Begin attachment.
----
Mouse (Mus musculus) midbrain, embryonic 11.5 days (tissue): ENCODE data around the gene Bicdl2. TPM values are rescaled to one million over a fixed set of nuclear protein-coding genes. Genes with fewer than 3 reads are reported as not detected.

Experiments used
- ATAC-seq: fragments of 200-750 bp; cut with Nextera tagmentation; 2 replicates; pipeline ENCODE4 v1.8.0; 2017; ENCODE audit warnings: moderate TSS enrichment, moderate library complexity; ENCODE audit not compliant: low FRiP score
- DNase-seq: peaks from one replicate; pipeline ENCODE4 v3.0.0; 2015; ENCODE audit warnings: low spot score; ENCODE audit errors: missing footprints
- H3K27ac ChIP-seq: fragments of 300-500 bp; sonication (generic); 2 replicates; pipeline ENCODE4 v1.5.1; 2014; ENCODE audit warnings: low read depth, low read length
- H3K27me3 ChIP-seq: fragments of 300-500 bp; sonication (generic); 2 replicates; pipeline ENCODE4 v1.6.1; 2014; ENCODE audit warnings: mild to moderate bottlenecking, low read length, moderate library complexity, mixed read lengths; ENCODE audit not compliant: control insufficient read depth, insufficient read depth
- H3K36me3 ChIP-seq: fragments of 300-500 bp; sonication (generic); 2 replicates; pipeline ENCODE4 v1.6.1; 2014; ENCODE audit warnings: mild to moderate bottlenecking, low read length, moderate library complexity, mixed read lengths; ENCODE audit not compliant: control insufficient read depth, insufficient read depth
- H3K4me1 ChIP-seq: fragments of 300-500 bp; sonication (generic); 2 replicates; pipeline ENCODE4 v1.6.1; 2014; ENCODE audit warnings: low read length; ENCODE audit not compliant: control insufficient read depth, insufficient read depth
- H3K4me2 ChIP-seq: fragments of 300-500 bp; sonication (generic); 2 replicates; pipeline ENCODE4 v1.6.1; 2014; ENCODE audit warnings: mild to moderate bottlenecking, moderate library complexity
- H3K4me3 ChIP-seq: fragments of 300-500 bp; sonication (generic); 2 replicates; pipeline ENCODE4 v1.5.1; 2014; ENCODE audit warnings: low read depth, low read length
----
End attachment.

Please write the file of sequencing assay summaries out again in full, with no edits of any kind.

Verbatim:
Mouse (Mus musculus) midbrain, embryonic 11.5 days (tissue): ENCODE data around the gene Bicdl2. TPM values are rescaled to one million over a fixed set of nuclear protein-coding genes. Genes with fewer than 3 reads are reported as not detected.

Experiments used
- ATAC-seq: fragments of 200-750 bp; cut with Nextera tagmentation; 2 replicates; pipeline ENCODE4 v1.8.0; 2017; ENCODE audit warnings: moderate TSS enrichment, moderate library complexity; ENCODE audit not compliant: low FRiP score
- DNase-seq: peaks from one replicate; pipeline ENCODE4 v3.0.0; 2015; ENCODE audit warnings: low spot score; ENCODE audit errors: missing footprints
- H3K27ac ChIP-seq: fragments of 300-500 bp; sonication (generic); 2 replicates; pipeline ENCODE4 v1.5.1; 2014; ENCODE audit warnings: low read depth, low read length
- H3K27me3 ChIP-seq: fragments of 300-500 bp; sonication (generic); 2 replicates; pipeline ENCODE4 v1.6.1; 2014; ENCODE audit warnings: mild to moderate bottlenecking, low read length, moderate library complexity, mixed read lengths; ENCODE audit not compliant: control insufficient read depth, insufficient read depth
- H3K36me3 ChIP-seq: fragments of 300-500 bp; sonication (generic); 2 replicates; pipeline ENCODE4 v1.6.1; 2014; ENCODE audit warnings: mild to moderate bottlenecking, low read length, moderate library complexity, mixed read lengths; ENCODE audit not compliant: control insufficient read depth, insufficient read depth
- H3K4me1 ChIP-seq: fragments of 300-500 bp; sonication (generic); 2 replicates; pipeline ENCODE4 v1.6.1; 2014; ENCODE audit warnings: low read length; ENCODE audit not compliant: control insufficient read depth, insufficient read depth
- H3K4me2 ChIP-seq: fragments of 300-500 bp; sonication (generic); 2 replicates; pipeline ENCODE4 v1.6.1; 2014; ENCODE audit warnings: mild to moderate bottlenecking, moderate library complexity
- H3K4me3 ChIP-seq: fragments of 300-500 bp; sonication (generic); 2 replicates; pipeline ENCODE4 v1.5.1; 2014; ENCODE audit warnings: low read depth, low read length